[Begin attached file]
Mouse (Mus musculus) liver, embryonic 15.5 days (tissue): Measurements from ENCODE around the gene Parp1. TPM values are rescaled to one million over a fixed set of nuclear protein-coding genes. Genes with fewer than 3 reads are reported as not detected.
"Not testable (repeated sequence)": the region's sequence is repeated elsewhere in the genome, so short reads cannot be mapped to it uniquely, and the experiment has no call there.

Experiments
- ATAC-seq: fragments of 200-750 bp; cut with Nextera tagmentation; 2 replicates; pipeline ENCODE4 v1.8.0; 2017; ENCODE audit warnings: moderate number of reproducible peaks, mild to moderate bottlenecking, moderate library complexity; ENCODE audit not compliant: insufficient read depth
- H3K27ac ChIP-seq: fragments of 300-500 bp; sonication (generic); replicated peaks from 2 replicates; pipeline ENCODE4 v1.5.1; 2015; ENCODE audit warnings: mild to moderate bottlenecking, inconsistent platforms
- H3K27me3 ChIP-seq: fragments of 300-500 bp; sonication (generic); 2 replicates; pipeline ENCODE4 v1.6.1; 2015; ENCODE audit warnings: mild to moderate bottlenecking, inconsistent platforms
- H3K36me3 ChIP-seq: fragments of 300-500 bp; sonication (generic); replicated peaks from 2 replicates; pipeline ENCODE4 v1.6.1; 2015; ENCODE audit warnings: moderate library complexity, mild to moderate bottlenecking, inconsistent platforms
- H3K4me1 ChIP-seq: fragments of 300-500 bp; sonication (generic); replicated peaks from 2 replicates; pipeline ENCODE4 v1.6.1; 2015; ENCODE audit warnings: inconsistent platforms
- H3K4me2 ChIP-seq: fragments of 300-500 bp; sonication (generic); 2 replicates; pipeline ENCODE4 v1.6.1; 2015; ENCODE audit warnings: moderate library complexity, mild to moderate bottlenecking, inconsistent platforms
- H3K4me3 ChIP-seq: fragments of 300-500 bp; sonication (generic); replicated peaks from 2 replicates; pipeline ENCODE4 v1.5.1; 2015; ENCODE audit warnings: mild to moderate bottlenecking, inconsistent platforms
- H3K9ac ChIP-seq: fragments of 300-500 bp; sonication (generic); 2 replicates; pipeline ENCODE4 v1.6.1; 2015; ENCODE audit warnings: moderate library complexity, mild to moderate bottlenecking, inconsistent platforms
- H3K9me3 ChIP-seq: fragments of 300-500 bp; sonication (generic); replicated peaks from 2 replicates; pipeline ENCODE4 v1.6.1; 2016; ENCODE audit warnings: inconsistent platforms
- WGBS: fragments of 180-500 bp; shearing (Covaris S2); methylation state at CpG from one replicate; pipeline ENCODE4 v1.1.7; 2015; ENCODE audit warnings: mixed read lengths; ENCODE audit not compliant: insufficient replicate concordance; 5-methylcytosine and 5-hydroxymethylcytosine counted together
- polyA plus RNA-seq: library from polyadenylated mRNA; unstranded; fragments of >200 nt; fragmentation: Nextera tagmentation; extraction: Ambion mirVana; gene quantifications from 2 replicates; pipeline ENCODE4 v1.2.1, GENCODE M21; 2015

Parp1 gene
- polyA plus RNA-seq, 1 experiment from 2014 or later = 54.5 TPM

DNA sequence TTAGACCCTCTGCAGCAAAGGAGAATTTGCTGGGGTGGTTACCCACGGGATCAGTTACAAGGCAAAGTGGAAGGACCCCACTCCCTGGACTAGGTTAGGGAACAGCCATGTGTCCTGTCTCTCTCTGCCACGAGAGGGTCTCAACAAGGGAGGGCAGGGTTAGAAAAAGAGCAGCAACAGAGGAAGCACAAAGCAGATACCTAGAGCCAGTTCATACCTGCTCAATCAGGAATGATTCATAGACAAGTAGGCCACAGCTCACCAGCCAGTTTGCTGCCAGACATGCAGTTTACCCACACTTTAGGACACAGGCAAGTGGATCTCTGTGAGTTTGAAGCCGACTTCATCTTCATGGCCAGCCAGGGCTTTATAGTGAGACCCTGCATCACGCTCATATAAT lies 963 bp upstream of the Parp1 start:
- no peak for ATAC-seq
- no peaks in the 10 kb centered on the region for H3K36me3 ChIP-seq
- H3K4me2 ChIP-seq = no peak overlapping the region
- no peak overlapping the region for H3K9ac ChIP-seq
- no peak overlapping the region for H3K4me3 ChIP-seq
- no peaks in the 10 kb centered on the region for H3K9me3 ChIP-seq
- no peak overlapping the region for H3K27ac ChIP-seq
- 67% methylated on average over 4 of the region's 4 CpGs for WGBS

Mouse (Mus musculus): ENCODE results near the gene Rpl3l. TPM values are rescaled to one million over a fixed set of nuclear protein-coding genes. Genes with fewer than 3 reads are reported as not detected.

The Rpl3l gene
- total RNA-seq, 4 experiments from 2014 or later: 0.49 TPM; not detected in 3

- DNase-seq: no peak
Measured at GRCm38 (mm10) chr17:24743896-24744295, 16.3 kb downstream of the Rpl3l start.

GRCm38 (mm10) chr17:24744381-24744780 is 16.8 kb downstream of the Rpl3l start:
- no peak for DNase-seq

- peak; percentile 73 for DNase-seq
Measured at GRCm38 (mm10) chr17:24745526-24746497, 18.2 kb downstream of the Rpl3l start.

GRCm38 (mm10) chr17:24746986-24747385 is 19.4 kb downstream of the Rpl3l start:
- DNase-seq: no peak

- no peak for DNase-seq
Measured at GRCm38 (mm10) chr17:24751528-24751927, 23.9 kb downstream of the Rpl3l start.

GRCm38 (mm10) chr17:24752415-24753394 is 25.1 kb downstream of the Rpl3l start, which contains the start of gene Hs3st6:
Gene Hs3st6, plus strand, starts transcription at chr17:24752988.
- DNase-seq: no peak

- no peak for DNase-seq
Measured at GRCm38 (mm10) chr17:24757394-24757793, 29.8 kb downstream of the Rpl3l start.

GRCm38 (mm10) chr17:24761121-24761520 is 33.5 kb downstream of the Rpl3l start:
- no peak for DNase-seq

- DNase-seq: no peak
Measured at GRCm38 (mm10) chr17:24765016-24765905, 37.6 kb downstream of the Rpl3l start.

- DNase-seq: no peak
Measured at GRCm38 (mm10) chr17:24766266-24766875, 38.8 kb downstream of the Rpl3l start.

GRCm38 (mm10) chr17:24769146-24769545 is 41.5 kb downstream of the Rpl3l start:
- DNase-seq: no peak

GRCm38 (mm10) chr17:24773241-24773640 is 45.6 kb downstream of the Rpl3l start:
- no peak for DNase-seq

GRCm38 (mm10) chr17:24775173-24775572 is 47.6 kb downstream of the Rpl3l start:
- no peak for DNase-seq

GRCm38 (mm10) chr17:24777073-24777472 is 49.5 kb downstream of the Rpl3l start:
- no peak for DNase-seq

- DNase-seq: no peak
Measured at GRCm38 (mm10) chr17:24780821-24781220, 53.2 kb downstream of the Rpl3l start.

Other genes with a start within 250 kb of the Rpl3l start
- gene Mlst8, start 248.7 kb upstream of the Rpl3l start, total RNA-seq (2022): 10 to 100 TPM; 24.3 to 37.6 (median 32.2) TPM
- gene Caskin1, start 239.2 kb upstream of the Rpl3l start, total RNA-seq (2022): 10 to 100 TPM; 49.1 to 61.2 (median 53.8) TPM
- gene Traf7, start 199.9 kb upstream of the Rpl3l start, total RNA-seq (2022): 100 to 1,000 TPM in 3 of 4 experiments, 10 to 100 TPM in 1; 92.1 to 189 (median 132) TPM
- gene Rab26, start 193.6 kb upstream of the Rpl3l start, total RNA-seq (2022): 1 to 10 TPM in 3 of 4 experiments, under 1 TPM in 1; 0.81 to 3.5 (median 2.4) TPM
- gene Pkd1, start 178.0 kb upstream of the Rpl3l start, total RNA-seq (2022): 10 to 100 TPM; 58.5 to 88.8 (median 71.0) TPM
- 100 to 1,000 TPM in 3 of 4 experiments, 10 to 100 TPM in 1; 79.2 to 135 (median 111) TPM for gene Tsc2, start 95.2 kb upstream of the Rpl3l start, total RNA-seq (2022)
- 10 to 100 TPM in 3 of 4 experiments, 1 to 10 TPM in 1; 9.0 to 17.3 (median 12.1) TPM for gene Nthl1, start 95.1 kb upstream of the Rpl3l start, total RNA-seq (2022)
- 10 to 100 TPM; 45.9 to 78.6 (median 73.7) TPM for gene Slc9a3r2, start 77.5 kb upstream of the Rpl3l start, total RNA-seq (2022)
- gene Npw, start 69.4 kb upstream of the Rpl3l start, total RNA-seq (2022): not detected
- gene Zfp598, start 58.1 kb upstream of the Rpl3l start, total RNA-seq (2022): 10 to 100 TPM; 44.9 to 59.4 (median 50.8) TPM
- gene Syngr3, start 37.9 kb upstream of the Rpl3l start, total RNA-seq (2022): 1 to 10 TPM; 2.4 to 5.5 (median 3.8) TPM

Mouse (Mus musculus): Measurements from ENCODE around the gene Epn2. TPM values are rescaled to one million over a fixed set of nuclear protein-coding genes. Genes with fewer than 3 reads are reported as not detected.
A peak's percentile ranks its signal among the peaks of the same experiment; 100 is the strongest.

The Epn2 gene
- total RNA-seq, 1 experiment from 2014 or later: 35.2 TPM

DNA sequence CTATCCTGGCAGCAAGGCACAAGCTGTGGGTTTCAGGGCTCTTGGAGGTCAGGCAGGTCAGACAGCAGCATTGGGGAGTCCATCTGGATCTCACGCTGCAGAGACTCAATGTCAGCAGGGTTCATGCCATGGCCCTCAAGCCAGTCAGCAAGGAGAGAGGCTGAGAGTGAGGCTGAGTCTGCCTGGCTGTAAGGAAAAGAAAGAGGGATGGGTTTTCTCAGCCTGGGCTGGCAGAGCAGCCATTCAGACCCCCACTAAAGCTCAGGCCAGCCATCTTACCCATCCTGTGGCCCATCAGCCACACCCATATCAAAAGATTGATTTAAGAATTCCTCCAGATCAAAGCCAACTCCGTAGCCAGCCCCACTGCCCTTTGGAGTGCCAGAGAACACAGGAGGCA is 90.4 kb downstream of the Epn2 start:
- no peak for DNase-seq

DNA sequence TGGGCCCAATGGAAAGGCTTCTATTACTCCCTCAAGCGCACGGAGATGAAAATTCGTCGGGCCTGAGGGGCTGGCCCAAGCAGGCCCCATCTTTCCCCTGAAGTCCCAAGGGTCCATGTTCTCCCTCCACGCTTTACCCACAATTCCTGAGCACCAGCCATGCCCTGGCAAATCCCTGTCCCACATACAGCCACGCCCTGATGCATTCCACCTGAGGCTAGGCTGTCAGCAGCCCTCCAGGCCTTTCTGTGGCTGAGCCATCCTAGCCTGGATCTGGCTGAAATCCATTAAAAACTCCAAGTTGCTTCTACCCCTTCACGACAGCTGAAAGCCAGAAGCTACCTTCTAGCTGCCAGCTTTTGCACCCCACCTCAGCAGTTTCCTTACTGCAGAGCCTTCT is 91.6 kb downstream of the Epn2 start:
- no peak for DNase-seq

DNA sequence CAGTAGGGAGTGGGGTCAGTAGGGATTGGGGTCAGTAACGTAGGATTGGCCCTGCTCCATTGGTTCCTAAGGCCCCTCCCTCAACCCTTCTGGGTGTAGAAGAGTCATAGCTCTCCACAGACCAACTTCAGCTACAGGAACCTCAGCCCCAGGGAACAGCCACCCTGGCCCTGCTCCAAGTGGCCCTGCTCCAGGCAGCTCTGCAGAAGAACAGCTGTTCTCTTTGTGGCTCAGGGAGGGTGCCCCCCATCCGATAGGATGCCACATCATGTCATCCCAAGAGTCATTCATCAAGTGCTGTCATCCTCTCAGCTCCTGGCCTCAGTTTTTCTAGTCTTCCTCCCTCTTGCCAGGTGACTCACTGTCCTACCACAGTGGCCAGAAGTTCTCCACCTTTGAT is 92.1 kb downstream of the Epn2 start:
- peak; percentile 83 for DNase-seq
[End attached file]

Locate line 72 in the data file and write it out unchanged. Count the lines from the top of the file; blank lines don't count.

Mouse (Mus musculus): Measurements from ENCODE around the gene Epn2. TPM values are rescaled to one million over a fixed set of nuclear protein-coding genes. Genes with fewer than 3 reads are reported as not detected.